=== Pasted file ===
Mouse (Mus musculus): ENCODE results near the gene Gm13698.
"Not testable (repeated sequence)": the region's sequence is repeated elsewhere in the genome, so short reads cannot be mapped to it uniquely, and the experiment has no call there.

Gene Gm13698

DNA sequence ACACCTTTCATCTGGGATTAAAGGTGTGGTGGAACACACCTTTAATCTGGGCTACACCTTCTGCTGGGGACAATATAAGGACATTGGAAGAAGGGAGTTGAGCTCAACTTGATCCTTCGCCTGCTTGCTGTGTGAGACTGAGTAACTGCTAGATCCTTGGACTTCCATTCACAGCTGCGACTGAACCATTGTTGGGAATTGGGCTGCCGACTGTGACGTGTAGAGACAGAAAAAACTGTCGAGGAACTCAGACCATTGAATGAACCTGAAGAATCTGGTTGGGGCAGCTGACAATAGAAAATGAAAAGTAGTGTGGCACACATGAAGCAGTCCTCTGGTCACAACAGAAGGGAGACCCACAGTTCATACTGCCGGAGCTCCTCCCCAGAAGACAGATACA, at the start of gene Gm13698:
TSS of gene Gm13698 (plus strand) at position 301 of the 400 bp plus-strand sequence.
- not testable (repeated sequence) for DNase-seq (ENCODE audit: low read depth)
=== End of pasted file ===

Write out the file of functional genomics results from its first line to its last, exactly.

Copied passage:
Mouse (Mus musculus): ENCODE results near the gene Gm13698.
"Not testable (repeated sequence)": the region's sequence is repeated elsewhere in the genome, so short reads cannot be mapped to it uniquely, and the experiment has no call there.

Gene Gm13698

DNA sequence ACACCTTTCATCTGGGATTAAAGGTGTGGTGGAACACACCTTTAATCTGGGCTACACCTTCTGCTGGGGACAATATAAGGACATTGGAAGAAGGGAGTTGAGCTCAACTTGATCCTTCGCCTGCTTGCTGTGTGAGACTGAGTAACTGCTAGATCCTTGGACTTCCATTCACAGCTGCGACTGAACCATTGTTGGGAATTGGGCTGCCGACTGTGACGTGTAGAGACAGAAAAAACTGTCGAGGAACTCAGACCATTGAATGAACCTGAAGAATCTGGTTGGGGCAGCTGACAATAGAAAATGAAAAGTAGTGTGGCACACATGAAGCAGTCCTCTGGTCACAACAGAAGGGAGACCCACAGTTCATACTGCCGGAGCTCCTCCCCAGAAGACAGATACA, at the start of gene Gm13698:
TSS of gene Gm13698 (plus strand) at position 301 of the 400 bp plus-strand sequence.
- not testable (repeated sequence) for DNase-seq (ENCODE audit: low read depth)